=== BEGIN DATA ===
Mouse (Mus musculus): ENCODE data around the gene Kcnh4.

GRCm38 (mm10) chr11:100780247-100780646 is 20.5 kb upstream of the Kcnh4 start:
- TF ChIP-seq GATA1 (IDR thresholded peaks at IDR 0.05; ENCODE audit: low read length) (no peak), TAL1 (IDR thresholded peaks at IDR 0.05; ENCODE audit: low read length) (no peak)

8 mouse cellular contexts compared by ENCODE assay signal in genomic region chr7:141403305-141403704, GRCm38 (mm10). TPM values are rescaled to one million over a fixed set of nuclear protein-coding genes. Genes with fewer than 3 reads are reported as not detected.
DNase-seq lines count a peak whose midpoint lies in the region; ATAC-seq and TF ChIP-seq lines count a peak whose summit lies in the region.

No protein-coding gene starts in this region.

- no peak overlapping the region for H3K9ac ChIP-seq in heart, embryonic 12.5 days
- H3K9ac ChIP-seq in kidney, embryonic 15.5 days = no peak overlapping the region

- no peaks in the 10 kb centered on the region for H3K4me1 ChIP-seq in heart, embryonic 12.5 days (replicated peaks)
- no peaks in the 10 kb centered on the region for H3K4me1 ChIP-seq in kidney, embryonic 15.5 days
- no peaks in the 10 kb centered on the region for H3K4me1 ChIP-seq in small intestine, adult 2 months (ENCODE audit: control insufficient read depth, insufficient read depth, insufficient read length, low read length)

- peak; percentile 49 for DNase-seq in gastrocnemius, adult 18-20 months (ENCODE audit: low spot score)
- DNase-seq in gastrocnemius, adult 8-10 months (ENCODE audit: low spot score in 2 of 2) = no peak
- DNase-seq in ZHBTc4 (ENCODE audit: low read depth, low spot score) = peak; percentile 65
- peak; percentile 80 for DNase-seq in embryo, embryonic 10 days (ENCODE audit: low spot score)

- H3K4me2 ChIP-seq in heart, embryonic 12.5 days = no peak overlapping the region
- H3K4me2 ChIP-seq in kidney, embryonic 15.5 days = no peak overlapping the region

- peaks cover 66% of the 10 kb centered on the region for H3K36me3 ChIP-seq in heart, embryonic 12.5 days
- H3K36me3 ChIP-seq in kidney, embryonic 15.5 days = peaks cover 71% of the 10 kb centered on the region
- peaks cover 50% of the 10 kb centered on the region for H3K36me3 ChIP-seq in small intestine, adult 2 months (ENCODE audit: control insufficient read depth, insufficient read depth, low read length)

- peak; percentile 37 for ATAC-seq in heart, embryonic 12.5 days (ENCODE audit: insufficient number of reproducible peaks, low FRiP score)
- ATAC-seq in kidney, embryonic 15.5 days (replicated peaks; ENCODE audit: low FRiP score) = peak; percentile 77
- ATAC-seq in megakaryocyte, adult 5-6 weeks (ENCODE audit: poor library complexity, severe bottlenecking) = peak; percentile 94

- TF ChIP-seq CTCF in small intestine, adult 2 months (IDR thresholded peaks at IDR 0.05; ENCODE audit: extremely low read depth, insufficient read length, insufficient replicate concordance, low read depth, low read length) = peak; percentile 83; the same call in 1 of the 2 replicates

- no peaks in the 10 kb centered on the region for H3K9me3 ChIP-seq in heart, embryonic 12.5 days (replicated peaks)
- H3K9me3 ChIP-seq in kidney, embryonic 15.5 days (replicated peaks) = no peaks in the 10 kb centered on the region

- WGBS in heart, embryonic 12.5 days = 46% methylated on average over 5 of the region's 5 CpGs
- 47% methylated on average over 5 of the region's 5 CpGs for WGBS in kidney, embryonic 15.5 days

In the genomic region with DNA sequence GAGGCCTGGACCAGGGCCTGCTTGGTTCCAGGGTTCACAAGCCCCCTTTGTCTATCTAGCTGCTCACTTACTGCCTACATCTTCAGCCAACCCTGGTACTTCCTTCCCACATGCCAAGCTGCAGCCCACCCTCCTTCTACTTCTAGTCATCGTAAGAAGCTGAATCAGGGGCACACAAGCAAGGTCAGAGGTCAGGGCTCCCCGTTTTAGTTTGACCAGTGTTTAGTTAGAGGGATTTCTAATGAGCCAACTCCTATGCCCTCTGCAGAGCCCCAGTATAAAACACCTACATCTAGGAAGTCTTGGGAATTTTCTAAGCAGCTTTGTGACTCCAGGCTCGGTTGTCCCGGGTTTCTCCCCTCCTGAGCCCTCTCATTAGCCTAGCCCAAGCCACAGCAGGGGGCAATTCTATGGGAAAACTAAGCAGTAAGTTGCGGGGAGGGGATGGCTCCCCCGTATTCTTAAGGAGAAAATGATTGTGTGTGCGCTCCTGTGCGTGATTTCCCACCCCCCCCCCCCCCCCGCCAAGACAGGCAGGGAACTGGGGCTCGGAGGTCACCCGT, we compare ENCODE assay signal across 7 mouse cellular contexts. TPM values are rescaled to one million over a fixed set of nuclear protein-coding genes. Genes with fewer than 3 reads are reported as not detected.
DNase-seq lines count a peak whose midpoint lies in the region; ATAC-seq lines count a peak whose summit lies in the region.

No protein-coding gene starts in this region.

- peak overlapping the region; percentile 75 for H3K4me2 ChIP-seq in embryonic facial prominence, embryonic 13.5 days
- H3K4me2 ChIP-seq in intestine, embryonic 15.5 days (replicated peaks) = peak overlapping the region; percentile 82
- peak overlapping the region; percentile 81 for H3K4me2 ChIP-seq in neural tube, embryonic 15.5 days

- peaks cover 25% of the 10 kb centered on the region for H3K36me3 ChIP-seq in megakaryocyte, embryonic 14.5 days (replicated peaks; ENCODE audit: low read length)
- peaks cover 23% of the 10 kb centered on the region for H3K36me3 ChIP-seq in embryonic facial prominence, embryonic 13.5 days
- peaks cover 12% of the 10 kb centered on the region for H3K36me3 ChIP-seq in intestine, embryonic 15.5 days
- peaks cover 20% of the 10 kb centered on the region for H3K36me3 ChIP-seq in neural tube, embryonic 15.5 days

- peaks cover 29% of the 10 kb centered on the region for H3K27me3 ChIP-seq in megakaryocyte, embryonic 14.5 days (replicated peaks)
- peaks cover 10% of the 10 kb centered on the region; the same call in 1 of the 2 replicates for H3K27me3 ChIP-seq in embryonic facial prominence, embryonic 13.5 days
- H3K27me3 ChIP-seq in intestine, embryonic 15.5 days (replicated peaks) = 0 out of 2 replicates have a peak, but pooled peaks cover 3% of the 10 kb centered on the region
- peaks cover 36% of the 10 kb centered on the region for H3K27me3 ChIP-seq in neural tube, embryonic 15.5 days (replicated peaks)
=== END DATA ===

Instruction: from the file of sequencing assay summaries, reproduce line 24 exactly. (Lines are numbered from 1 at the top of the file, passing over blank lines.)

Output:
- TF ChIP-seq CTCF in small intestine, adult 2 months (IDR thresholded peaks at IDR 0.05; ENCODE audit: extremely low read depth, insufficient read length, insufficient replicate concordance, low read depth, low read length) = peak; percentile 83; the same call in 1 of the 2 replicates